Hi,

can anyone help with this probem:

Solve the following differential equations subject to the stated condition on y(x)x(dy/dx)-3y+2=0 when y(1)=1

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- Nov 5th 2012, 11:36 PMNettieLDifferential Equations
Hi,

can anyone help with this probem:

Solve the following differential equations subject to the stated condition on y(x)x(dy/dx)-3y+2=0 when y(1)=1

Attachment 25563 - Nov 6th 2012, 03:01 AMtom@ballooncalculusRe: Differential Equations
Separate...

$\displaystyle x\ \frac{dy}{dx}\ -\ 3 y + 2 = 0$

$\displaystyle \Rightarrow\ \frac{1}{3 y - 2}\ \frac{dy}{dx}\ =\ \frac{1}{x}$

__Spoiler__:

_________________________________________

Don't integrate - balloontegrate!

Balloon Calculus; standard integrals, derivatives and methods

Balloon Calculus Drawing with LaTeX and Asymptote! - Nov 6th 2012, 12:09 PMNettieLRe: Differential Equations
Thank you tom@balooncalculus! Just wondering, what does the 'A' stand for? If I were looking just for C, would that be 'C=1/3' ?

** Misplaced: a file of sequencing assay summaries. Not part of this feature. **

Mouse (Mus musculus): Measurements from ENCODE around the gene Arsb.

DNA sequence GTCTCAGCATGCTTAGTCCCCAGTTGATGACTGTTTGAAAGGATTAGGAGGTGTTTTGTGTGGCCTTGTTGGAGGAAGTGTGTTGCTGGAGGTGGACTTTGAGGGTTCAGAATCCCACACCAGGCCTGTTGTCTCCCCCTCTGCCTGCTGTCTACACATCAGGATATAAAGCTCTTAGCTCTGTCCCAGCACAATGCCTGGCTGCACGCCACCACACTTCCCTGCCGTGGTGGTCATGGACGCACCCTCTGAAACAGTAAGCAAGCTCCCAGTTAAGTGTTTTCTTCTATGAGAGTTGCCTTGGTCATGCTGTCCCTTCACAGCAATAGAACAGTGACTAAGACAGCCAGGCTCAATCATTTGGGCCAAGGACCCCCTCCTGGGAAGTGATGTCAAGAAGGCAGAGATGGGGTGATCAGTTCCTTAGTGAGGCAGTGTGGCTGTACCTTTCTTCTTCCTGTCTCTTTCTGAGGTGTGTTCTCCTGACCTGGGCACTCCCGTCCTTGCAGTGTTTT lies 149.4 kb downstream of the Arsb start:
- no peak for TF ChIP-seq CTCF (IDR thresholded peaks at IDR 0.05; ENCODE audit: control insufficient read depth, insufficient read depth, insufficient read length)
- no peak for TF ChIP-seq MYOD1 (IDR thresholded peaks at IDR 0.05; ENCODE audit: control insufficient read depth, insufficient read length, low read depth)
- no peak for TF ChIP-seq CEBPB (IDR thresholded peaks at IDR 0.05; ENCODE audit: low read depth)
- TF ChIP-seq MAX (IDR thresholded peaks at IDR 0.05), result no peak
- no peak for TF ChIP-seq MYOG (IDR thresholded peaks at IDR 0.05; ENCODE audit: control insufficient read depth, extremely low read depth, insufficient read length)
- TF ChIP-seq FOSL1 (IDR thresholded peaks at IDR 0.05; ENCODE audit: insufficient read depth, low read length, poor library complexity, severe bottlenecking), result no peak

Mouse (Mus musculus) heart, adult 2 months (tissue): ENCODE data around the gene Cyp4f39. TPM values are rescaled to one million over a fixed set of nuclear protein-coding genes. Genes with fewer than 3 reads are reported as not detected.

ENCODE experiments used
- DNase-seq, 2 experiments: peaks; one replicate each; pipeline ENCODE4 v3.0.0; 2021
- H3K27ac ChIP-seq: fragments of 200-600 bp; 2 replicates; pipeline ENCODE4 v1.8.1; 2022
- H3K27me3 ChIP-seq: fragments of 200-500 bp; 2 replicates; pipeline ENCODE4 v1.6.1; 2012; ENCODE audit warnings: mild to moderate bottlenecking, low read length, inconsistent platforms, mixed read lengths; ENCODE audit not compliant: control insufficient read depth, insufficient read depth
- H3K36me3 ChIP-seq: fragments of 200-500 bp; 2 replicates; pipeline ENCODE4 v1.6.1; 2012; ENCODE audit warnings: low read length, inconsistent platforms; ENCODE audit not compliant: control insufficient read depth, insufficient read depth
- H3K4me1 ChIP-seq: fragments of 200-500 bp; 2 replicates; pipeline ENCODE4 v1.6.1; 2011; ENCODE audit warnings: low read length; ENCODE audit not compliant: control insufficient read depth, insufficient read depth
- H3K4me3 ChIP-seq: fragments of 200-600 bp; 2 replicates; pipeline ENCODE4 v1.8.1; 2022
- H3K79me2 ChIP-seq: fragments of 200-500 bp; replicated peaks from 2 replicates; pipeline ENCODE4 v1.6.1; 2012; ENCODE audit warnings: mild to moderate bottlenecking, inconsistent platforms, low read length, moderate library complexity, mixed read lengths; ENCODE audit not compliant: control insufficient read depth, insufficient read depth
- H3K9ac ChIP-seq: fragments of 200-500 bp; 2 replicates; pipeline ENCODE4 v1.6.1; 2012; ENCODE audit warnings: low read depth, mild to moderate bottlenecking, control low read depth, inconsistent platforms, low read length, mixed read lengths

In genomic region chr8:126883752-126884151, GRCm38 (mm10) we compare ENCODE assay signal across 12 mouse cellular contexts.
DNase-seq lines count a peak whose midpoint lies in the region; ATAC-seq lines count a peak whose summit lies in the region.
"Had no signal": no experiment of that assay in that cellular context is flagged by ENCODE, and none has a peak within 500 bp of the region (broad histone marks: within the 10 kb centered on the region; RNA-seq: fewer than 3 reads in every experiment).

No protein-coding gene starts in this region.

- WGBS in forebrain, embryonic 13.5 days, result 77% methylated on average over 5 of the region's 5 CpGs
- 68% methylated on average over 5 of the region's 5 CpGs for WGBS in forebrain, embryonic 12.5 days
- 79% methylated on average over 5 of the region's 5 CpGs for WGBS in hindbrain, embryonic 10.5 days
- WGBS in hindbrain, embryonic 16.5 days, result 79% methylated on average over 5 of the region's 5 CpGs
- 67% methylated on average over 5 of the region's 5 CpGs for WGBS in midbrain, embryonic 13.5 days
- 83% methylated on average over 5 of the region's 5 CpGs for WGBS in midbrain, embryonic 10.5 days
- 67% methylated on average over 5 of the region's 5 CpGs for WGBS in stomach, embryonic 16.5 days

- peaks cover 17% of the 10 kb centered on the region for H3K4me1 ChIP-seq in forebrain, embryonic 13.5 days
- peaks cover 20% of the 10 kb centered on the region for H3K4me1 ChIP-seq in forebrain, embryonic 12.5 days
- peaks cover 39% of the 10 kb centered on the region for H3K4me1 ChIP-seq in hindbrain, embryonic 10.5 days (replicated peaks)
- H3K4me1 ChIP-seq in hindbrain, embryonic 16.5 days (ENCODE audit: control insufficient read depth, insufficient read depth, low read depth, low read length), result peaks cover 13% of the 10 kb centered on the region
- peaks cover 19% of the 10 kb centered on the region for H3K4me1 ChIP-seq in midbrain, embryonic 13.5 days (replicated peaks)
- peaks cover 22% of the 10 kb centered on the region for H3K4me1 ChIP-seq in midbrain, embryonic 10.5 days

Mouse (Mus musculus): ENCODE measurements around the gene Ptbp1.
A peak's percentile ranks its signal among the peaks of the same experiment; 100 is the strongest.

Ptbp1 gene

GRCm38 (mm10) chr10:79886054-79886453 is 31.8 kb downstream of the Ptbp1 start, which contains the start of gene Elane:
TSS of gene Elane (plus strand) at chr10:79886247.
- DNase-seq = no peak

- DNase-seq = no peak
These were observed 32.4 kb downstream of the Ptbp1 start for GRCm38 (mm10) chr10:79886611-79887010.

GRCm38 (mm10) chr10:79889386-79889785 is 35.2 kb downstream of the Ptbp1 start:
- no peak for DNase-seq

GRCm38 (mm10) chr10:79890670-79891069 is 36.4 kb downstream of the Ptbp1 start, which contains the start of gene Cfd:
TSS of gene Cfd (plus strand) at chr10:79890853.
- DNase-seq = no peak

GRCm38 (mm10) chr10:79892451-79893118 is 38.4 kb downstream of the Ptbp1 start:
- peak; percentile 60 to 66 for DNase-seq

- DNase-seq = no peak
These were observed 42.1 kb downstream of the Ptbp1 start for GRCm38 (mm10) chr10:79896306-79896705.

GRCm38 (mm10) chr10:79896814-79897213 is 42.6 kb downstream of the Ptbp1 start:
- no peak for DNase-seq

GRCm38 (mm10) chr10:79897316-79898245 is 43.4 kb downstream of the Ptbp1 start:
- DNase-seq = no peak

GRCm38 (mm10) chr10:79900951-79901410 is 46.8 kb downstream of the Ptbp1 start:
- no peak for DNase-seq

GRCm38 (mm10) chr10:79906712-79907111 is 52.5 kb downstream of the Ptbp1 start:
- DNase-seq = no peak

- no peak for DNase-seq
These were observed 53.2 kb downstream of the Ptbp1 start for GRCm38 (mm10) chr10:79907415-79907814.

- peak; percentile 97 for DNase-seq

Regards

NettieL - Nov 6th 2012, 12:26 PMtom@ballooncalculusRe: Differential Equations
Pleasure. I was taught the habit of using ln A as the constant of integration where it might save having to switch to a different name for the constant part of the solution. But in this case I did end up having to switch from A to another, so using the log constant at first probably didn't help at all.

Anyway, when you say you're looking just for c, well if you mean to identify the constant term in the particular solution, that term is 2/3. Whereas 1/3 is the co-efficient of x^3.

On the other hand, c was the unknown constant in the general solution. (And we used the stated condition to pin it down.)